Organization of Islamic Conference has always played a noticeable part in the international relations. Observers are no longer surprised at the international institution’s activeness in a wide variety of issues. Among other things last week in Saudi Arabia there was a meeting of the information ministers from the member states of OIC. The decisions drawn at this meeting in addition to some of the recent events give plenty of food for thought when it comes to the public image factor in the modern world politics.
The outcome of much consulting among the information ministers from Islamic states was an address to the wealthiest coreligionists with a plea to invest more into the media business. That way, the ministers hope, the Muslim point of view could be better represented in the world mass media currents. However there are serious doubts that the Muslim businessmen would manage to answer the plea.
Despite the obvious and available financial means media investment is not a very popular thing in the Islamic world, to say the least. According to Reuter’s observations the only noticeable presence in sphere of world economics is Saudi prince Bin Tallah’s 5% participation in the stocks of Merdok’s News Corp.
Nonetheless, even if the Islamic business would decide to widen its media assets hardly any breakthrough could be expected. It is worthy of mentioning the counteraction that the Arab businessmen had to face when they attempted to acquire ports in the U.S. From that perspective Muslims have even less chances in trying to influence their position using the mass media industry.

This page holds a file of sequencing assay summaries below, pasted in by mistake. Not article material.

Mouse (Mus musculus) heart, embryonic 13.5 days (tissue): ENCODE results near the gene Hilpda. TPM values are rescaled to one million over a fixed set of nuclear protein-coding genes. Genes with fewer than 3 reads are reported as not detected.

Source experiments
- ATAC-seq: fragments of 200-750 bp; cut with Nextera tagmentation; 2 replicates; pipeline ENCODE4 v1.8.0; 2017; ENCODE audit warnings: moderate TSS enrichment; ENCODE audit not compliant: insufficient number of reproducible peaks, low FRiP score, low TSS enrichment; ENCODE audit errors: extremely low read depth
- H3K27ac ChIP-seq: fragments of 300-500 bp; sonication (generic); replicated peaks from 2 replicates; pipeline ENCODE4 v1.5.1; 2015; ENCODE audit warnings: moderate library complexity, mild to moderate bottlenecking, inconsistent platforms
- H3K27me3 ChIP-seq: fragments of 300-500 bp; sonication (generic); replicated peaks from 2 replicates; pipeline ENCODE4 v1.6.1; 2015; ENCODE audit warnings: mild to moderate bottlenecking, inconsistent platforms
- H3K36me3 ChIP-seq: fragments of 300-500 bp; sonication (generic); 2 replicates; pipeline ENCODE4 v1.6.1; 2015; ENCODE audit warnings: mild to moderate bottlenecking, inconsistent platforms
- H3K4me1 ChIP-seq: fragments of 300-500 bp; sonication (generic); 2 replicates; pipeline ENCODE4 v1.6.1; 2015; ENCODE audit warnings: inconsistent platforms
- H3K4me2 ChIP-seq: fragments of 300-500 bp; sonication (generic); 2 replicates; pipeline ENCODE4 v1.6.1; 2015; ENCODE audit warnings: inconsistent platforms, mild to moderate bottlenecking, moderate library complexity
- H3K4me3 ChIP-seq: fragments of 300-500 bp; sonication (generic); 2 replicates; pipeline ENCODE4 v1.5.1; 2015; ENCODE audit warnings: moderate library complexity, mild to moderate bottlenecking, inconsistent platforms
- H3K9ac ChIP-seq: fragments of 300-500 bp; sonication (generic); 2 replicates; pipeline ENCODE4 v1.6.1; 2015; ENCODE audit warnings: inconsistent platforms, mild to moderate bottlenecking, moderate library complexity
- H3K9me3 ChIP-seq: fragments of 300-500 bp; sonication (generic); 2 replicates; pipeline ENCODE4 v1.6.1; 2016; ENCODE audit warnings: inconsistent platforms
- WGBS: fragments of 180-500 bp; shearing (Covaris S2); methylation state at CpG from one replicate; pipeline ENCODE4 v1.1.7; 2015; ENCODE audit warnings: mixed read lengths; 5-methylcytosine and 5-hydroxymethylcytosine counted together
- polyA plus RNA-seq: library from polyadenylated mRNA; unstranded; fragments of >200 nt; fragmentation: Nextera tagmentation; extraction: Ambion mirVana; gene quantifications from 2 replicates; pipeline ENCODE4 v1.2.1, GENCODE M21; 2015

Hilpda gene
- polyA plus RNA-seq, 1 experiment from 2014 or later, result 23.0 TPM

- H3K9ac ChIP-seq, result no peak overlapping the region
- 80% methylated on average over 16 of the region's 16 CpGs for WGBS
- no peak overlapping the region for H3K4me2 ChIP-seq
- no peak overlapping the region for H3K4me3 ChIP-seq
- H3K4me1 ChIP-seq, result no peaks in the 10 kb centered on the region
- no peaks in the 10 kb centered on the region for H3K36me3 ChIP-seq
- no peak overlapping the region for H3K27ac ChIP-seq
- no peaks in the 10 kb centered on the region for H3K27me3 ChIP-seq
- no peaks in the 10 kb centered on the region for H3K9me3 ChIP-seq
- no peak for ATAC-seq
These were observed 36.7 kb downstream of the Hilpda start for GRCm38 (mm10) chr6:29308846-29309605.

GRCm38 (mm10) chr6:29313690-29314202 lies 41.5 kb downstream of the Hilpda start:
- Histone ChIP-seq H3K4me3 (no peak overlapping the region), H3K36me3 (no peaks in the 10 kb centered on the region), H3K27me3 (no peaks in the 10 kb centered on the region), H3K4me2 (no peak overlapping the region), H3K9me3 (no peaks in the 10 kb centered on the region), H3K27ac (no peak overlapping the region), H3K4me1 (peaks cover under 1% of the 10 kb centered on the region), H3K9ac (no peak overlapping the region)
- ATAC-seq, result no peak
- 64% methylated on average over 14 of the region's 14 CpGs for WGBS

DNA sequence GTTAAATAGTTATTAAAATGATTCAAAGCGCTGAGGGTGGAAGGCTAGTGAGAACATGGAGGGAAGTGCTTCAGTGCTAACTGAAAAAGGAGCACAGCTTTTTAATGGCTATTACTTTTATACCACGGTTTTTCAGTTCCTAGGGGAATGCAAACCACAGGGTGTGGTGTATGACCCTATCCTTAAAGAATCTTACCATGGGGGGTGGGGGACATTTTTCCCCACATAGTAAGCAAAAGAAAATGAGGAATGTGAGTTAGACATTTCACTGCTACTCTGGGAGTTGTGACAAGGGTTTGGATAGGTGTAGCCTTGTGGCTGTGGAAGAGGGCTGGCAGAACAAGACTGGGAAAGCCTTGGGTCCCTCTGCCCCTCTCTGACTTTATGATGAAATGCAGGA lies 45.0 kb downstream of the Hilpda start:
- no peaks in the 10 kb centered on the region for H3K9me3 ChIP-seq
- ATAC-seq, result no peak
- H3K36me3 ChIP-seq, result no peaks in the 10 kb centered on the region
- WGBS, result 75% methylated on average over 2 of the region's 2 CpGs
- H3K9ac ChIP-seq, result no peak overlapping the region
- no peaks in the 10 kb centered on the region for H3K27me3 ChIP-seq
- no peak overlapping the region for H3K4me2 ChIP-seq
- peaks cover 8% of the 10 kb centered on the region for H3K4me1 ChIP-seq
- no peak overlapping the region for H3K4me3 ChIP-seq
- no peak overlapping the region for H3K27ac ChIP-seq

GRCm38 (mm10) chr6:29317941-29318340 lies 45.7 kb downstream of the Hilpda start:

Besides it is also obvious that Muslims all over the world are working on improving their image. Even in the seemingly politically correct United States the main lobbyist for the interests of the Prophet Mohammad’s followers – the Council of American-Islamic Relations – was forced to announce the beginning of a “re-branding” campaign. Many claims of the Council’s leaders sound a little amusing.
For example, they are going to do their best to contribute to the pluralism and the development of dialogue. This would be a good place to remember all the political speeches by the president Bush that speak of America being a chosen nation and of the necessity to lead an international war on terror. As is commonly known, the perception of personal chosedness does not very well encourage listening to the other side, which is a vital factor in a dialogue.
Also the complications brought about because of war require a national unity, which cannot afford being weakened by pluralism. But it seems that all these challenges don’t stop the American Muslims. Let’s assume that the businessmen inspired by the OIC address would turn out to be just as decisive and determined. Let’s further assume that they could manage to acquire the impressive assets necessary for broadcasting the Muslim viewpoint of the events in world politics.
However, it is known that the best defense is offense. It is no secret that the negative image of Islam is a direct result of the certain Western media’s work. It is therefore possible that the response of the potential Muslim investors could be a strategic negative projection of the Christian image. One doesn’t need to be a great expert to imagine what kind of terrible consequences on the global scale this can bring about.
In any case it is clear that the issue of comparing the actual events with their perception in the modern politics, including the international arena, is a very grave problem. The same United States finally realize with more clarity the pressing need to correct America’s public image, which has been so badly damaged by the actions of the Bush administration.
There are even special groups being formed that generally consist of the well-known U.S. tourist industry representatives, who are trying to present their country in a better light. But they don’t have an effect on the American diplomats, and consequently, they won’t achieve much. In the same way it is doubtful that anything will come of the many addresses and calls that were announced at the conference for the member states of the OIC.
Translated by Natalia Vysotskaya